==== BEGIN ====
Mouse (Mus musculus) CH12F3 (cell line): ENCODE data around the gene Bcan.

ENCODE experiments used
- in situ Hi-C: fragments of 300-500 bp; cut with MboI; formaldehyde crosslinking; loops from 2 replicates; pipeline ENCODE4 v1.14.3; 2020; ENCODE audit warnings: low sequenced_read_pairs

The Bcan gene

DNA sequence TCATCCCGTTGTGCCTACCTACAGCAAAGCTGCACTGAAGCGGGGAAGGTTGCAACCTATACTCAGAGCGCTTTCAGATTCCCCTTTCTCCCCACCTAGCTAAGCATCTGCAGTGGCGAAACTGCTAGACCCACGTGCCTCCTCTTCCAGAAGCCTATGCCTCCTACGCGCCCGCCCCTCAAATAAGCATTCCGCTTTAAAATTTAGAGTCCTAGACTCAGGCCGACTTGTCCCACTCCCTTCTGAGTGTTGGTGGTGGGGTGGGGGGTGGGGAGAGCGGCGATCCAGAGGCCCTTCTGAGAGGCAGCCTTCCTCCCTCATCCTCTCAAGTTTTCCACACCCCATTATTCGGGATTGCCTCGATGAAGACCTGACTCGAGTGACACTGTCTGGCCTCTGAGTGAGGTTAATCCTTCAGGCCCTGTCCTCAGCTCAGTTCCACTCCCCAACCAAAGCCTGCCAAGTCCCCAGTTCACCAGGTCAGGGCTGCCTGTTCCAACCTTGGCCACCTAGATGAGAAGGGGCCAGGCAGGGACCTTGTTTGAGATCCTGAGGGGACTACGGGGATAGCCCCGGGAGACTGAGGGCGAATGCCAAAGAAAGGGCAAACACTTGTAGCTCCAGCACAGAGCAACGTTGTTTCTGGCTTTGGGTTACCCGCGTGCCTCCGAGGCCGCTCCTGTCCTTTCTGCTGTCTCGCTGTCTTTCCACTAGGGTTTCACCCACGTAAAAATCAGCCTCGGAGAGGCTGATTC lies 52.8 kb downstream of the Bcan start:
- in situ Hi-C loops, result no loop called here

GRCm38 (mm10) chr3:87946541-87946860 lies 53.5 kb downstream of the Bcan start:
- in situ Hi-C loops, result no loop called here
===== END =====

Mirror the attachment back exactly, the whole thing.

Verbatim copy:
Mouse (Mus musculus) CH12F3 (cell line): ENCODE data around the gene Bcan.

ENCODE experiments used
- in situ Hi-C: fragments of 300-500 bp; cut with MboI; formaldehyde crosslinking; loops from 2 replicates; pipeline ENCODE4 v1.14.3; 2020; ENCODE audit warnings: low sequenced_read_pairs

The Bcan gene

DNA sequence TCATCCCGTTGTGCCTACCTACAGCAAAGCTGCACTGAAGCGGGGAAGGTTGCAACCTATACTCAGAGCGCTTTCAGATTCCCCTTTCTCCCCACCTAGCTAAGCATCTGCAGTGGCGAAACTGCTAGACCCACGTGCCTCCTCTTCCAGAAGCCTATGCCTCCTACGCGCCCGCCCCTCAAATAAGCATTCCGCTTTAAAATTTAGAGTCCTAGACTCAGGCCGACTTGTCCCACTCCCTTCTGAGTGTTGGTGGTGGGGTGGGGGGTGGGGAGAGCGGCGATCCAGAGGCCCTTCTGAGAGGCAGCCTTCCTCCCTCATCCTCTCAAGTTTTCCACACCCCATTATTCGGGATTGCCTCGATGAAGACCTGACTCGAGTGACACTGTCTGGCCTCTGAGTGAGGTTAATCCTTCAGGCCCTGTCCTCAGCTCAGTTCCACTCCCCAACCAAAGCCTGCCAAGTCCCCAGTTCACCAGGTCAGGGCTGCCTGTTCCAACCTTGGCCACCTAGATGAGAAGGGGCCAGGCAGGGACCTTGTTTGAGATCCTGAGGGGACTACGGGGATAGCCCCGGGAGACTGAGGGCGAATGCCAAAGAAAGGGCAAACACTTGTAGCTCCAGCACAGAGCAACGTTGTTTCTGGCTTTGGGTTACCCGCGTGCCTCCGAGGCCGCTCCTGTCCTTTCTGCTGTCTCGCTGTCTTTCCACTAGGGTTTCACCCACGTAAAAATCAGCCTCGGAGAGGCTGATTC lies 52.8 kb downstream of the Bcan start:
- in situ Hi-C loops, result no loop called here

GRCm38 (mm10) chr3:87946541-87946860 lies 53.5 kb downstream of the Bcan start:
- in situ Hi-C loops, result no loop called here